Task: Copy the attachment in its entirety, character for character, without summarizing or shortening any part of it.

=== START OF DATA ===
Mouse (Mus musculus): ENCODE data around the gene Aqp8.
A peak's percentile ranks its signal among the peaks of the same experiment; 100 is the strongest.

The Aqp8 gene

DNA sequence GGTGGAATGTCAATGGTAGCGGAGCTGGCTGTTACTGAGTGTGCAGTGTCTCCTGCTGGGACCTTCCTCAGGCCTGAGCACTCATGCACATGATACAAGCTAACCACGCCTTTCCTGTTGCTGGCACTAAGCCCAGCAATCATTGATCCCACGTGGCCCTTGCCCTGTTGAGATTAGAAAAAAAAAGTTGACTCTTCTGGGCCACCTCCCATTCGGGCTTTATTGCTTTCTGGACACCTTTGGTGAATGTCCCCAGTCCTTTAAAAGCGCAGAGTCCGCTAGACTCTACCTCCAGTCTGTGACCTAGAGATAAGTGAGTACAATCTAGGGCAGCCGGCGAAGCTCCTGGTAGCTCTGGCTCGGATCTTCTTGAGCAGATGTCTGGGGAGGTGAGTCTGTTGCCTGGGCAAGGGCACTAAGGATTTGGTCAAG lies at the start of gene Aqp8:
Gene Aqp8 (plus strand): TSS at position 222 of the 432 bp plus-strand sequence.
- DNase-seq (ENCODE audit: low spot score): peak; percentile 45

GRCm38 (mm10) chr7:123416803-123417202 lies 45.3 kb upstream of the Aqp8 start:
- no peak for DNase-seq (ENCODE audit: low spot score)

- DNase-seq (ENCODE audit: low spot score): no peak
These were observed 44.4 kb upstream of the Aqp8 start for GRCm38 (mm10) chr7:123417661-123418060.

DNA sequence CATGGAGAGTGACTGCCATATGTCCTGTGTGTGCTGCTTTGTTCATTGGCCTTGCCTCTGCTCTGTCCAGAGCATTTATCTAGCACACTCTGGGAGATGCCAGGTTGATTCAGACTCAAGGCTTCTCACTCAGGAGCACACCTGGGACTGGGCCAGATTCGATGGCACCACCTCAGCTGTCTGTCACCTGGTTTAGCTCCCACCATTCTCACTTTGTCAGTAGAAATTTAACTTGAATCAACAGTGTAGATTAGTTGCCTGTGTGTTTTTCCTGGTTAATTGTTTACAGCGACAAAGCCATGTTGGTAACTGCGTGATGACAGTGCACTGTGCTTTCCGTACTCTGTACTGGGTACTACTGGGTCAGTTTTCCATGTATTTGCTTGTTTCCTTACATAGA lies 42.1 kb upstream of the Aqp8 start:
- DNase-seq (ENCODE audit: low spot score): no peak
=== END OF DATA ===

Mouse (Mus musculus): ENCODE data around the gene Aqp8.
A peak's percentile ranks its signal among the peaks of the same experiment; 100 is the strongest.

The Aqp8 gene

DNA sequence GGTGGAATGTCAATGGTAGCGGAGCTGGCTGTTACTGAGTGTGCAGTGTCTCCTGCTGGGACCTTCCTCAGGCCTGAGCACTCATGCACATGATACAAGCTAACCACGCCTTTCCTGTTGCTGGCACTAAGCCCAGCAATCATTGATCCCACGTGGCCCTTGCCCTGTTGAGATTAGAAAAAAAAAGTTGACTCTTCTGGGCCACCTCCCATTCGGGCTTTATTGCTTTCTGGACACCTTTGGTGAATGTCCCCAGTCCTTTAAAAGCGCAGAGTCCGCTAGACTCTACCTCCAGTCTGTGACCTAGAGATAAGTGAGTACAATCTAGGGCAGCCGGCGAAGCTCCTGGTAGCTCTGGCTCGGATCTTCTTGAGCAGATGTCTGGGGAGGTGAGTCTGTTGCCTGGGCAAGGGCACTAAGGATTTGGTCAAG lies at the start of gene Aqp8:
Gene Aqp8 (plus strand): TSS at position 222 of the 432 bp plus-strand sequence.
- DNase-seq (ENCODE audit: low spot score): peak; percentile 45

GRCm38 (mm10) chr7:123416803-123417202 lies 45.3 kb upstream of the Aqp8 start:
- no peak for DNase-seq (ENCODE audit: low spot score)

- DNase-seq (ENCODE audit: low spot score): no peak
These were observed 44.4 kb upstream of the Aqp8 start for GRCm38 (mm10) chr7:123417661-123418060.

DNA sequence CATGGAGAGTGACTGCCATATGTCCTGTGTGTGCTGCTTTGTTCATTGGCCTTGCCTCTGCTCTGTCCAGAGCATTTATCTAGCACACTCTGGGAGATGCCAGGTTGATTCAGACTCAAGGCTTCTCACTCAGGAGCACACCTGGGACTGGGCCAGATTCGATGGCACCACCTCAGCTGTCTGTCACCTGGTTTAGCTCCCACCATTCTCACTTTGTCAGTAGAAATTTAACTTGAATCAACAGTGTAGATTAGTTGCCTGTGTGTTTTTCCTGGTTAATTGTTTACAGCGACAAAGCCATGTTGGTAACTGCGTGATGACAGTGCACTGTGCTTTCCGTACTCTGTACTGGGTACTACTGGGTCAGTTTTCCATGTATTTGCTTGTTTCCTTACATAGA lies 42.1 kb upstream of the Aqp8 start:
- DNase-seq (ENCODE audit: low spot score): no peak